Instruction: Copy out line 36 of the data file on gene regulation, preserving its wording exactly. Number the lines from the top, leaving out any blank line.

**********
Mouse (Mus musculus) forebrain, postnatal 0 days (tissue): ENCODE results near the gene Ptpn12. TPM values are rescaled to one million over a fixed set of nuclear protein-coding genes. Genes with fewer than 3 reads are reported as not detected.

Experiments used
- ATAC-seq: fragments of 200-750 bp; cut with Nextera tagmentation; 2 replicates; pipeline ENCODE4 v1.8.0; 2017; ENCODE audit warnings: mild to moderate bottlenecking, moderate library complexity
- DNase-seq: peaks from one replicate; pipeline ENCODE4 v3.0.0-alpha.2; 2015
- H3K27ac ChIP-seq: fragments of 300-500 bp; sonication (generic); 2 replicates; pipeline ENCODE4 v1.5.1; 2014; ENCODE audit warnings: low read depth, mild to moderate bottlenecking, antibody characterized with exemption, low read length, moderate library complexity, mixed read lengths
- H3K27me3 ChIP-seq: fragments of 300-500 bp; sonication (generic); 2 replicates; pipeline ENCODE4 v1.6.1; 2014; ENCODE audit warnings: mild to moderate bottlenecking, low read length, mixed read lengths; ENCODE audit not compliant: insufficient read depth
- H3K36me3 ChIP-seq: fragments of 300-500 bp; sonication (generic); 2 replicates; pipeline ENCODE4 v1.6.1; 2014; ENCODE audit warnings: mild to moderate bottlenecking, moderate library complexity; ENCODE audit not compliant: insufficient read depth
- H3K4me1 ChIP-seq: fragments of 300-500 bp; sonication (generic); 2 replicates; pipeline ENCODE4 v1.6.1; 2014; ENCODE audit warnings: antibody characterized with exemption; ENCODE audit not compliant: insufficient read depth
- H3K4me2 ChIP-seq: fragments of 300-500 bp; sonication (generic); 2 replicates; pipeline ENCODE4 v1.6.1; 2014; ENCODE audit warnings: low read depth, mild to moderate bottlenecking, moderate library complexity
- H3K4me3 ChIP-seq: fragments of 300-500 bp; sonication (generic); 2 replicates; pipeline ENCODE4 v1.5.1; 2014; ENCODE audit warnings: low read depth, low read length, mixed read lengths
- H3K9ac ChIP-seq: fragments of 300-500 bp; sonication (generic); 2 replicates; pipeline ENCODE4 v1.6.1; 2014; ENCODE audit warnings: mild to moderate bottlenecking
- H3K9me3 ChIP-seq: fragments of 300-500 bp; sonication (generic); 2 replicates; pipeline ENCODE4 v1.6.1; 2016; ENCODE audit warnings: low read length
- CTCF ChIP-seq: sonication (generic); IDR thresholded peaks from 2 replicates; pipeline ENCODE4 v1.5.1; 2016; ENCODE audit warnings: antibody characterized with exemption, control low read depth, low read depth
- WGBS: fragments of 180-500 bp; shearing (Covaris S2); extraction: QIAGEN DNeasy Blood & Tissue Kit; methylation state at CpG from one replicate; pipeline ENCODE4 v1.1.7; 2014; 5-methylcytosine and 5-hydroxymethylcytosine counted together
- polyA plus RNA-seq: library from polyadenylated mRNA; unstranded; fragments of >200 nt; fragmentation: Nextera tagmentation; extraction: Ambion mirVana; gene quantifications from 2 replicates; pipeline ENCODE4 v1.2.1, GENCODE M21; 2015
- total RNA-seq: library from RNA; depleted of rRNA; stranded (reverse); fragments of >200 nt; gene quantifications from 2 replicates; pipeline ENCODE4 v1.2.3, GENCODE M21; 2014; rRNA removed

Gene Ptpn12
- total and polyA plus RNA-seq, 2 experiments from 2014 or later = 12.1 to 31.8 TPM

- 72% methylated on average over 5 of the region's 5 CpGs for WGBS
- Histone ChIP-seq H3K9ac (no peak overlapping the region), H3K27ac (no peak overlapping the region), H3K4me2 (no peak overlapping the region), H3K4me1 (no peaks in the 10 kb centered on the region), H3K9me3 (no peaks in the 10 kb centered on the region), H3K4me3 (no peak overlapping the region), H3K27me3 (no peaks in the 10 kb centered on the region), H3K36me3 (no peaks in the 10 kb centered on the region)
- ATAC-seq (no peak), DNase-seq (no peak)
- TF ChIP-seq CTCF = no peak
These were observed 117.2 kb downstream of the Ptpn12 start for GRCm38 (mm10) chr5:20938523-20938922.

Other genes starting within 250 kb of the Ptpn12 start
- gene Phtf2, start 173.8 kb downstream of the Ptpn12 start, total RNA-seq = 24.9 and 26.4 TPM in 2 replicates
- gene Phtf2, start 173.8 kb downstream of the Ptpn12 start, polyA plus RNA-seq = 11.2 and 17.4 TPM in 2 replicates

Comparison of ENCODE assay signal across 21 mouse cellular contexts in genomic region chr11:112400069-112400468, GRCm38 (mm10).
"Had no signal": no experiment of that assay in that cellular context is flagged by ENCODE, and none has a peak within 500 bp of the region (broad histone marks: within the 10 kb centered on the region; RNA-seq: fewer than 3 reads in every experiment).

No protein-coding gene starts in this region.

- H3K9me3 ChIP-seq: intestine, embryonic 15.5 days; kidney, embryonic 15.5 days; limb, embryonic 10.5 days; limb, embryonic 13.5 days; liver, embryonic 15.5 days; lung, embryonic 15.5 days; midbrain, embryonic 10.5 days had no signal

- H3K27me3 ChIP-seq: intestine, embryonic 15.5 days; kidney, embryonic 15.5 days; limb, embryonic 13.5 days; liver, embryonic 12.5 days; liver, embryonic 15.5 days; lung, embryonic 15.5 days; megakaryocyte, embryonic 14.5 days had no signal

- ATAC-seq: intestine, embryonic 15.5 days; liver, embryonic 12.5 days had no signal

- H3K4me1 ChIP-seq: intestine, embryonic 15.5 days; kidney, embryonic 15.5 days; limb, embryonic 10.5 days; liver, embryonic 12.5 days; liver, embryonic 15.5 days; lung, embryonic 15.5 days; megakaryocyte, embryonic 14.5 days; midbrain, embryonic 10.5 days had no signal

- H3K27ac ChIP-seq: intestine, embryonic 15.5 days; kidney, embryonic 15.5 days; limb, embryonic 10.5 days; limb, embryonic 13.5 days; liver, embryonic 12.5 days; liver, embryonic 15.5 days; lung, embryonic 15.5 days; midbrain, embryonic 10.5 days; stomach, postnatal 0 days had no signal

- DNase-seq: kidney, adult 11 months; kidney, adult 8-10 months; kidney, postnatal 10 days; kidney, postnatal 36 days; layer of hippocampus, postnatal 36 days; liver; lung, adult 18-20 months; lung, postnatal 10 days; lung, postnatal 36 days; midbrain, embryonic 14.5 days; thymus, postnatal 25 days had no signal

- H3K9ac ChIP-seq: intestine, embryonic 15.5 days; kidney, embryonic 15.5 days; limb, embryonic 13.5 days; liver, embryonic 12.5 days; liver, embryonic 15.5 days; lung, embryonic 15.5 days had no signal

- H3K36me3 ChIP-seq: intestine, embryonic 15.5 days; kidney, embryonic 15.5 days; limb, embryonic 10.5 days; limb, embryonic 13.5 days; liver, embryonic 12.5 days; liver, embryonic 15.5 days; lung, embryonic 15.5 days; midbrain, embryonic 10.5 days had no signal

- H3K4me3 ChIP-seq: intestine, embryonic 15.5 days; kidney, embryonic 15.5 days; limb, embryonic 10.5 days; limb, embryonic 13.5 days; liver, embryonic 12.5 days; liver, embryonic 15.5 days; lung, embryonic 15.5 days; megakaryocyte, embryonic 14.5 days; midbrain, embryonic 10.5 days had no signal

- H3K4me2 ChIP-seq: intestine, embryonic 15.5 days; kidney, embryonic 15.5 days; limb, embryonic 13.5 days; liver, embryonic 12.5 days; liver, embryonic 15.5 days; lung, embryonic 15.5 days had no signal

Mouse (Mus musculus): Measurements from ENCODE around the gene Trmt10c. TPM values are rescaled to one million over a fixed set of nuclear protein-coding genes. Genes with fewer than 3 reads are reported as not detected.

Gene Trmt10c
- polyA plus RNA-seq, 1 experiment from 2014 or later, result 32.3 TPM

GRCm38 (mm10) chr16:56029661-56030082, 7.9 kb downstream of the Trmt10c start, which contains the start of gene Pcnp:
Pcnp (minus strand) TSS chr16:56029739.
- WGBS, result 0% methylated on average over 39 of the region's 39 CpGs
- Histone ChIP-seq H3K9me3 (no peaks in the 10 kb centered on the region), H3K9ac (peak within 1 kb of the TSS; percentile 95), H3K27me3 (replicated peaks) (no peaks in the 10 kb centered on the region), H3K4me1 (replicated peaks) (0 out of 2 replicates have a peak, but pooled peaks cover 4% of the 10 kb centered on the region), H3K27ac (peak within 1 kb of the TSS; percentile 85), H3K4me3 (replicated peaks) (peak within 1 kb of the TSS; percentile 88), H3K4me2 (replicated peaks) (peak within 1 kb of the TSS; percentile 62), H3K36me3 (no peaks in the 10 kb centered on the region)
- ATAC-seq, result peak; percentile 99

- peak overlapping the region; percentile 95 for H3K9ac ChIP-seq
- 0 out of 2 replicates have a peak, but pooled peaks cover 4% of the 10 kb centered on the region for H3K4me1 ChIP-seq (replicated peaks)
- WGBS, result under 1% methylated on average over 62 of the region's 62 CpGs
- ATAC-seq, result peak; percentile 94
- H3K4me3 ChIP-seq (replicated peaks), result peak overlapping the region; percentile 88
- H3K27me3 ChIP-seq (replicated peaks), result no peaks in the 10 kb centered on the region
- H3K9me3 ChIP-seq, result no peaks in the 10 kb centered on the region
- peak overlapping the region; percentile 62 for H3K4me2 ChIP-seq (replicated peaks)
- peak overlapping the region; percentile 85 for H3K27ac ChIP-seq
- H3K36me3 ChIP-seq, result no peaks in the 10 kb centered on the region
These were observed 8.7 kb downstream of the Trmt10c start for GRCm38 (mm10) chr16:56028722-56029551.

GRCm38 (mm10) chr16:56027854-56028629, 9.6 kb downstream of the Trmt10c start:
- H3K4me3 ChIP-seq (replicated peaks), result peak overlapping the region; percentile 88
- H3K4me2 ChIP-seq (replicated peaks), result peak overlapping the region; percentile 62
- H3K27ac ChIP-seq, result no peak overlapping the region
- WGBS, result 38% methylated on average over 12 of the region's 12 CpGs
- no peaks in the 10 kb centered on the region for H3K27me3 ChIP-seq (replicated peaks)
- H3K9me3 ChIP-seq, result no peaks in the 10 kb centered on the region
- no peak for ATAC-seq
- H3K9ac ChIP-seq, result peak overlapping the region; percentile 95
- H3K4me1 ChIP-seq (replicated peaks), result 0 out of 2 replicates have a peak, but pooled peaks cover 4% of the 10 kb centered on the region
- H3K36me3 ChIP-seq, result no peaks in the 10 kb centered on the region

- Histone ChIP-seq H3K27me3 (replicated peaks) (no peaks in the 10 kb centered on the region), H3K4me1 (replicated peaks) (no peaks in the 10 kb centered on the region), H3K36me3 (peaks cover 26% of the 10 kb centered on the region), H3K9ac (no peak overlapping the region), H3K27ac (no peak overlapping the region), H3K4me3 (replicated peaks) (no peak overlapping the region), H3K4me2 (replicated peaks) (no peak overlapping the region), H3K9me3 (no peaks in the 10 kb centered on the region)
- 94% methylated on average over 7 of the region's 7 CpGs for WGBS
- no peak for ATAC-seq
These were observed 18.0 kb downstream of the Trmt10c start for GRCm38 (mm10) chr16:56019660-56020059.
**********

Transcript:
- H3K9ac ChIP-seq: intestine, embryonic 15.5 days; kidney, embryonic 15.5 days; limb, embryonic 13.5 days; liver, embryonic 12.5 days; liver, embryonic 15.5 days; lung, embryonic 15.5 days had no signal